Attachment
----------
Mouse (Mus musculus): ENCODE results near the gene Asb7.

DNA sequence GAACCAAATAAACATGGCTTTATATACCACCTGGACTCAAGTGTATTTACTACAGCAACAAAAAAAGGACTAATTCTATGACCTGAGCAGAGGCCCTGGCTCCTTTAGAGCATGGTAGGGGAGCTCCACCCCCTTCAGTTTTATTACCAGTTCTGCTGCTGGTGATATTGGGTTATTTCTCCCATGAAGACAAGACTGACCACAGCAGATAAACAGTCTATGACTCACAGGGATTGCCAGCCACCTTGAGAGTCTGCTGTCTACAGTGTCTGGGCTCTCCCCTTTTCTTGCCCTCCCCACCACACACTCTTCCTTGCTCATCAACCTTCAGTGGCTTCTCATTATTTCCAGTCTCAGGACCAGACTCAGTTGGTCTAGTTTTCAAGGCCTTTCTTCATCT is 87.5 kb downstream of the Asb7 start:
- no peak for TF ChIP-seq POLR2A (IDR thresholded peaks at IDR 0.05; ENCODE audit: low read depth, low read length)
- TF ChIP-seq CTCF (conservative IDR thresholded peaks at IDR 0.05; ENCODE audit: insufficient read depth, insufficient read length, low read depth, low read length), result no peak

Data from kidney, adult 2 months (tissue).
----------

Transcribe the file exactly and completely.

Mouse (Mus musculus): ENCODE results near the gene Asb7.

DNA sequence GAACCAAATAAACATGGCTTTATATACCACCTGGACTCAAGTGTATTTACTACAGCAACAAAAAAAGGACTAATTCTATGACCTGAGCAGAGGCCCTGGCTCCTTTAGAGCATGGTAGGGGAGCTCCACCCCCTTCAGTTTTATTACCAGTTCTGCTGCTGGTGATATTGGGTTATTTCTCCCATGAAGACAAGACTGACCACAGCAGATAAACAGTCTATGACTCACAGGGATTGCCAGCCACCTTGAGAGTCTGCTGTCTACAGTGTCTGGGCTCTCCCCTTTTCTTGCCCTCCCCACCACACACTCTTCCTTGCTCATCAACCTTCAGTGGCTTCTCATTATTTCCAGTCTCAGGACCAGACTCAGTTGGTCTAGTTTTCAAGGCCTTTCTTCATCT is 87.5 kb downstream of the Asb7 start:
- no peak for TF ChIP-seq POLR2A (IDR thresholded peaks at IDR 0.05; ENCODE audit: low read depth, low read length)
- TF ChIP-seq CTCF (conservative IDR thresholded peaks at IDR 0.05; ENCODE audit: insufficient read depth, insufficient read length, low read depth, low read length), result no peak

Data from kidney, adult 2 months (tissue).